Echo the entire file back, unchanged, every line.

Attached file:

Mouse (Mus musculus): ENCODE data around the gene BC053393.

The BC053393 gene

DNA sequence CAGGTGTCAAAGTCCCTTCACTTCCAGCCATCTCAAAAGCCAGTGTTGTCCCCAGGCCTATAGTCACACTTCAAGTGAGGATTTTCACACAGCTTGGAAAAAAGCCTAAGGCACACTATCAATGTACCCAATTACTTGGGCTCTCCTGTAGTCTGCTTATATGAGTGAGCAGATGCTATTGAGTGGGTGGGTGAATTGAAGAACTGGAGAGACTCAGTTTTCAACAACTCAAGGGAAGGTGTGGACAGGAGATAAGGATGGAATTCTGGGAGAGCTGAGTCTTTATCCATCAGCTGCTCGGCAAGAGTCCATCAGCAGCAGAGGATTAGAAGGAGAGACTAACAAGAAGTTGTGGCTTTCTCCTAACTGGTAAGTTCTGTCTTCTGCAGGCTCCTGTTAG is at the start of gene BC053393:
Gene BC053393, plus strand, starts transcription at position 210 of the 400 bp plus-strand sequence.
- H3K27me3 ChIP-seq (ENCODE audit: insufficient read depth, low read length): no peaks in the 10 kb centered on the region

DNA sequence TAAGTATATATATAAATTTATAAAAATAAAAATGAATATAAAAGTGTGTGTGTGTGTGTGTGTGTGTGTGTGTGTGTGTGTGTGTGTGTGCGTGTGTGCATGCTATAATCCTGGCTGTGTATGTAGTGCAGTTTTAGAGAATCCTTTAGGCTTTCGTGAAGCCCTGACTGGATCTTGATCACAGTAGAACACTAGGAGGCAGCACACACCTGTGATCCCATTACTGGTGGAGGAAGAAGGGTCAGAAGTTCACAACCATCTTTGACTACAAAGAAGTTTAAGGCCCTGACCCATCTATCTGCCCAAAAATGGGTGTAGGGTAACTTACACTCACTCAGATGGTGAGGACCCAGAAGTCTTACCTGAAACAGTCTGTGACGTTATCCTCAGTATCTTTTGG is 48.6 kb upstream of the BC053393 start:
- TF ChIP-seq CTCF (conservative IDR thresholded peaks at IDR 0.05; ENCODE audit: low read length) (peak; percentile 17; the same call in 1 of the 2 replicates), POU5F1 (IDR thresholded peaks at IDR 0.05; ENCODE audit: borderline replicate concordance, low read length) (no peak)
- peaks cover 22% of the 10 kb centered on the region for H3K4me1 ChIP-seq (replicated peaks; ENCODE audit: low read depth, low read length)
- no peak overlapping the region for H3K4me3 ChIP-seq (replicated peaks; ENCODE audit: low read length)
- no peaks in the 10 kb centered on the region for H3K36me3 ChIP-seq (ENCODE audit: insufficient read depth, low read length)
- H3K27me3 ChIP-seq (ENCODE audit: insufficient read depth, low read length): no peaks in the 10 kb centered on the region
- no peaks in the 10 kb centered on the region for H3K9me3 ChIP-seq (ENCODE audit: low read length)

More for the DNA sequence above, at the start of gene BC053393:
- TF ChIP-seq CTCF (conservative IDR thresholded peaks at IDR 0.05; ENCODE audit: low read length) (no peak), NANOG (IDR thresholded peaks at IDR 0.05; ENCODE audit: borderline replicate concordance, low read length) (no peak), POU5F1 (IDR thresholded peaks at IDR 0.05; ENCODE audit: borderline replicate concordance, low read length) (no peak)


Mouse (Mus musculus): ENCODE data around the gene BC053393.

The BC053393 gene

DNA sequence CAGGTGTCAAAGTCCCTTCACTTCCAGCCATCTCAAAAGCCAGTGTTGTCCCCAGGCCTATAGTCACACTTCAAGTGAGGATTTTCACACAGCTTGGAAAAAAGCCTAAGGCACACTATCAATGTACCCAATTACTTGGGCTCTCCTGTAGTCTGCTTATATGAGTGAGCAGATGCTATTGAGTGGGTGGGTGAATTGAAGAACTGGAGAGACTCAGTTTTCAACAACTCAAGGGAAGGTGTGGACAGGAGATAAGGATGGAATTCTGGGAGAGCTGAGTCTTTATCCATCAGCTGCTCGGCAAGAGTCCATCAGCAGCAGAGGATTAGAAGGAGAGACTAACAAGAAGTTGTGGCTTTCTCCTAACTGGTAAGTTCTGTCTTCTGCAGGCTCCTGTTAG is at the start of gene BC053393:
Gene BC053393, plus strand, starts transcription at position 210 of the 400 bp plus-strand sequence.
- H3K27me3 ChIP-seq (ENCODE audit: insufficient read depth, low read length): no peaks in the 10 kb centered on the region

DNA sequence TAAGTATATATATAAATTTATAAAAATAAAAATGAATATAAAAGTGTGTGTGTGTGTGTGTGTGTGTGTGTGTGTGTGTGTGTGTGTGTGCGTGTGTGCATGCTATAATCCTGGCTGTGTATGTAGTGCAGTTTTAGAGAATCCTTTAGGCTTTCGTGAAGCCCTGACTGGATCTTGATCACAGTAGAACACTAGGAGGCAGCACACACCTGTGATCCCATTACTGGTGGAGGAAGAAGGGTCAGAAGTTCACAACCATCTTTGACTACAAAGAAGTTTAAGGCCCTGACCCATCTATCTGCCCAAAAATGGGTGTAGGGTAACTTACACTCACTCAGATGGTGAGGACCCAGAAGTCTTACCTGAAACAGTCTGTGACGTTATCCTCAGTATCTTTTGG is 48.6 kb upstream of the BC053393 start:
- TF ChIP-seq CTCF (conservative IDR thresholded peaks at IDR 0.05; ENCODE audit: low read length) (peak; percentile 17; the same call in 1 of the 2 replicates), POU5F1 (IDR thresholded peaks at IDR 0.05; ENCODE audit: borderline replicate concordance, low read length) (no peak)
- peaks cover 22% of the 10 kb centered on the region for H3K4me1 ChIP-seq (replicated peaks; ENCODE audit: low read depth, low read length)
- no peak overlapping the region for H3K4me3 ChIP-seq (replicated peaks; ENCODE audit: low read length)
- no peaks in the 10 kb centered on the region for H3K36me3 ChIP-seq (ENCODE audit: insufficient read depth, low read length)
- H3K27me3 ChIP-seq (ENCODE audit: insufficient read depth, low read length): no peaks in the 10 kb centered on the region
- no peaks in the 10 kb centered on the region for H3K9me3 ChIP-seq (ENCODE audit: low read length)

More for the DNA sequence above, at the start of gene BC053393:
- TF ChIP-seq CTCF (conservative IDR thresholded peaks at IDR 0.05; ENCODE audit: low read length) (no peak), NANOG (IDR thresholded peaks at IDR 0.05; ENCODE audit: borderline replicate concordance, low read length) (no peak), POU5F1 (IDR thresholded peaks at IDR 0.05; ENCODE audit: borderline replicate concordance, low read length) (no peak)